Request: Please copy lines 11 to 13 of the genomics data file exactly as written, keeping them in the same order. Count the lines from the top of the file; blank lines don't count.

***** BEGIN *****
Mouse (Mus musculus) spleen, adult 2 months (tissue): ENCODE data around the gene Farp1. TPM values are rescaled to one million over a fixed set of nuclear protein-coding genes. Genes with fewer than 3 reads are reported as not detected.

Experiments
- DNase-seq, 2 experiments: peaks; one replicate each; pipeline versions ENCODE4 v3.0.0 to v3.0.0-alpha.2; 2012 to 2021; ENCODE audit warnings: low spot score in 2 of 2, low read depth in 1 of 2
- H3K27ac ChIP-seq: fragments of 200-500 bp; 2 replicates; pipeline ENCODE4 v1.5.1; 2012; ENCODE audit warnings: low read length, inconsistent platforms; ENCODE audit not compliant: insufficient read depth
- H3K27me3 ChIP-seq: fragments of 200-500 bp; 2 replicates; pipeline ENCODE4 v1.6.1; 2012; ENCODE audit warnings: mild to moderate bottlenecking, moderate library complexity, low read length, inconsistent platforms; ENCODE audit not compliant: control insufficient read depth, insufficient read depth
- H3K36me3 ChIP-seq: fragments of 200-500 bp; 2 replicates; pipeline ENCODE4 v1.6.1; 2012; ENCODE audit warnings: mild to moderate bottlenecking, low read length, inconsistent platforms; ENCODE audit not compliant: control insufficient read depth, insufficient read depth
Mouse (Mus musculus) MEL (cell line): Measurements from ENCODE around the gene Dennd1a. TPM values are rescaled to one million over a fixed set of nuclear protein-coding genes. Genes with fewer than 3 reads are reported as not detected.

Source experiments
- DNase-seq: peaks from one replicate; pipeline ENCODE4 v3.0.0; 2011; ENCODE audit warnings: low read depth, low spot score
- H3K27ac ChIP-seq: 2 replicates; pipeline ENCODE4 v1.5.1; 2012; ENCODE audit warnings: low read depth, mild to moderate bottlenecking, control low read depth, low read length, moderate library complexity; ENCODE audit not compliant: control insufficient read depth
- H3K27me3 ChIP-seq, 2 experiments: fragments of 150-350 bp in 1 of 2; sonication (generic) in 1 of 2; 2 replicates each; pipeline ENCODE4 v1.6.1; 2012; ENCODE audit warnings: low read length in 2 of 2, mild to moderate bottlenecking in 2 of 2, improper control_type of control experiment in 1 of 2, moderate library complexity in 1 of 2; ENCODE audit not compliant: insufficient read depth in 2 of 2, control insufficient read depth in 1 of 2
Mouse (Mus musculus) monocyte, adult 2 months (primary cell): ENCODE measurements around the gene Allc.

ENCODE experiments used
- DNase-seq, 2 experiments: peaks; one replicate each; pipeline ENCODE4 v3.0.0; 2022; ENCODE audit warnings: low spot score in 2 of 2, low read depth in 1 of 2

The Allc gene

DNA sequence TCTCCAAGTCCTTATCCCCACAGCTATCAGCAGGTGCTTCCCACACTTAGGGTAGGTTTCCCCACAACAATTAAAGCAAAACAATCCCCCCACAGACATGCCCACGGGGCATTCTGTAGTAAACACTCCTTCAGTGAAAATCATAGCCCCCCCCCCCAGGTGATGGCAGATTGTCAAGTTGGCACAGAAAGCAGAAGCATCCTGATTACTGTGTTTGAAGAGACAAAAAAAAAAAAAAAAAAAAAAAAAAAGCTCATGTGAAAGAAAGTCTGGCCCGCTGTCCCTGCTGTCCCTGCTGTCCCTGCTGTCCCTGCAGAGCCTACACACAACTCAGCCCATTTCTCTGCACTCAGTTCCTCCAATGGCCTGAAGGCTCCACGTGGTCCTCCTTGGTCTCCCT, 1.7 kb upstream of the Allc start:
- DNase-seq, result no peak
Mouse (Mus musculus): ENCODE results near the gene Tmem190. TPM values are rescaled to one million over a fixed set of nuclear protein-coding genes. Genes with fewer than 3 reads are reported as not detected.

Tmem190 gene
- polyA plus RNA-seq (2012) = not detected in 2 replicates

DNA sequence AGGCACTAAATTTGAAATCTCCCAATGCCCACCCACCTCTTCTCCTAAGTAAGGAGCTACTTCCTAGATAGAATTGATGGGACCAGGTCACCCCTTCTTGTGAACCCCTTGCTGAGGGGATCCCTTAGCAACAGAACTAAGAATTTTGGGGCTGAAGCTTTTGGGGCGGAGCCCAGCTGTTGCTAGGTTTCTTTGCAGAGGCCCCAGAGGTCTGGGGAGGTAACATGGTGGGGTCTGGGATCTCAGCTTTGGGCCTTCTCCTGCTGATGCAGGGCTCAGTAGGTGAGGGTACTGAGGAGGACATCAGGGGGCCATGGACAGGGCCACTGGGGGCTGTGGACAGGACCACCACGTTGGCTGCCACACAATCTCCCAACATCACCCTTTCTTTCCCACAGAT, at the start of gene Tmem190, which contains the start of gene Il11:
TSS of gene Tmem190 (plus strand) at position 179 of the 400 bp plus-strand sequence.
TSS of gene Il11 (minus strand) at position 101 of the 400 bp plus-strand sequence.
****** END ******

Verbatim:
- H3K27me3 ChIP-seq, 2 experiments: fragments of 150-350 bp in 1 of 2; sonication (generic) in 1 of 2; 2 replicates each; pipeline ENCODE4 v1.6.1; 2012; ENCODE audit warnings: low read length in 2 of 2, mild to moderate bottlenecking in 2 of 2, improper control_type of control experiment in 1 of 2, moderate library complexity in 1 of 2; ENCODE audit not compliant: insufficient read depth in 2 of 2, control insufficient read depth in 1 of 2
Mouse (Mus musculus) monocyte, adult 2 months (primary cell): ENCODE measurements around the gene Allc.

ENCODE experiments used